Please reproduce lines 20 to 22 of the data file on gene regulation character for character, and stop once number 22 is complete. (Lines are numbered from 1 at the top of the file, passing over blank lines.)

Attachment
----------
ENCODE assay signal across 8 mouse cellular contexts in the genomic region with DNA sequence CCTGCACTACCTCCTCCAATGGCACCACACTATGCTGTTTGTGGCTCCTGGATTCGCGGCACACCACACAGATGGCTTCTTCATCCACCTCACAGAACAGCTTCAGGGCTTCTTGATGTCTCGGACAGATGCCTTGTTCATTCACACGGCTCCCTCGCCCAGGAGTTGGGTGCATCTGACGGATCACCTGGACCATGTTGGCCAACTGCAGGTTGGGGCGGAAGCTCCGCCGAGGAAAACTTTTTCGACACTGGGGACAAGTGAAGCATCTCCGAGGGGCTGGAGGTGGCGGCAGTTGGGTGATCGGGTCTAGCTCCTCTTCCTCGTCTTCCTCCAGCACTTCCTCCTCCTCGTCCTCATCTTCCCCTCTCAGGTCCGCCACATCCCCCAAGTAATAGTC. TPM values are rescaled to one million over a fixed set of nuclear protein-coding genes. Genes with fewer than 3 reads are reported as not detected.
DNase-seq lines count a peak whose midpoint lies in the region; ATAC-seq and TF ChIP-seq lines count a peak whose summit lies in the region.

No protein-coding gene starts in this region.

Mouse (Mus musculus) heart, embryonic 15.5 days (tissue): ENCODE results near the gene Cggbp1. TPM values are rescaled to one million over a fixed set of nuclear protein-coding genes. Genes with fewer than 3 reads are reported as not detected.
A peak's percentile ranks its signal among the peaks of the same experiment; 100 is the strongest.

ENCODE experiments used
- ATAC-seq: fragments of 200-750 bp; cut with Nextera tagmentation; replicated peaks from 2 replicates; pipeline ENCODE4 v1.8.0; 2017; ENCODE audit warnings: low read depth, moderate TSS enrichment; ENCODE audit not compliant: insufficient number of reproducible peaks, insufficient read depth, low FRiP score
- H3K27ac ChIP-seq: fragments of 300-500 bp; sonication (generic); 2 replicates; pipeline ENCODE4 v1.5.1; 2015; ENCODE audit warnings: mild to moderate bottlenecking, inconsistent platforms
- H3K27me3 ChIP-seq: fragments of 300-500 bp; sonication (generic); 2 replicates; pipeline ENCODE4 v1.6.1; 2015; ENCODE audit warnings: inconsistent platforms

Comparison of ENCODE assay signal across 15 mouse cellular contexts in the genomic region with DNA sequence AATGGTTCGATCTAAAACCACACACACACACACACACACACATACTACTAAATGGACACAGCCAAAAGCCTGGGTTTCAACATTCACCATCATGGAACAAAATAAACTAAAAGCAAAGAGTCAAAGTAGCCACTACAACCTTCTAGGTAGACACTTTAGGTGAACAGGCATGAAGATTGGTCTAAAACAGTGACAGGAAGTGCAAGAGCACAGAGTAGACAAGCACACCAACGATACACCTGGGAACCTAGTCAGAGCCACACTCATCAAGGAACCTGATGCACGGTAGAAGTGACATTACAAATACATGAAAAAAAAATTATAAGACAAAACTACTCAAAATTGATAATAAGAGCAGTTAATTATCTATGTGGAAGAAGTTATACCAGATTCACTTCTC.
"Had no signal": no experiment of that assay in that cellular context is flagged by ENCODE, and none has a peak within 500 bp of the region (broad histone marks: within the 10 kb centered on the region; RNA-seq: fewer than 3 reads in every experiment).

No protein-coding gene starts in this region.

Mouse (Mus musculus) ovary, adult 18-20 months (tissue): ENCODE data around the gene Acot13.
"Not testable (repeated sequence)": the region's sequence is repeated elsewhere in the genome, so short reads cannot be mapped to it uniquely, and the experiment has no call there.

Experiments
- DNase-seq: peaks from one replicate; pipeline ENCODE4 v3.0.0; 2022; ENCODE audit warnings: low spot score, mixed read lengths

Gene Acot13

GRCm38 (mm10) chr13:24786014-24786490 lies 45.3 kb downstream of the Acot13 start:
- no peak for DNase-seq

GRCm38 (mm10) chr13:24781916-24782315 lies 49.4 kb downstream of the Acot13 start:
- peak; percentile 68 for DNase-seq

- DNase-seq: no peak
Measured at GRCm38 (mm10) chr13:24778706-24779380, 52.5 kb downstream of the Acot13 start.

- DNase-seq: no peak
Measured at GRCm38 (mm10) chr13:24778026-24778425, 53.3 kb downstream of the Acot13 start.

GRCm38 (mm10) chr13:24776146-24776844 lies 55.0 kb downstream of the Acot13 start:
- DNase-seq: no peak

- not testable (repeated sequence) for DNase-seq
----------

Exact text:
GRCm38 (mm10) chr13:24781916-24782315 lies 49.4 kb downstream of the Acot13 start:
- peak; percentile 68 for DNase-seq

- DNase-seq: no peak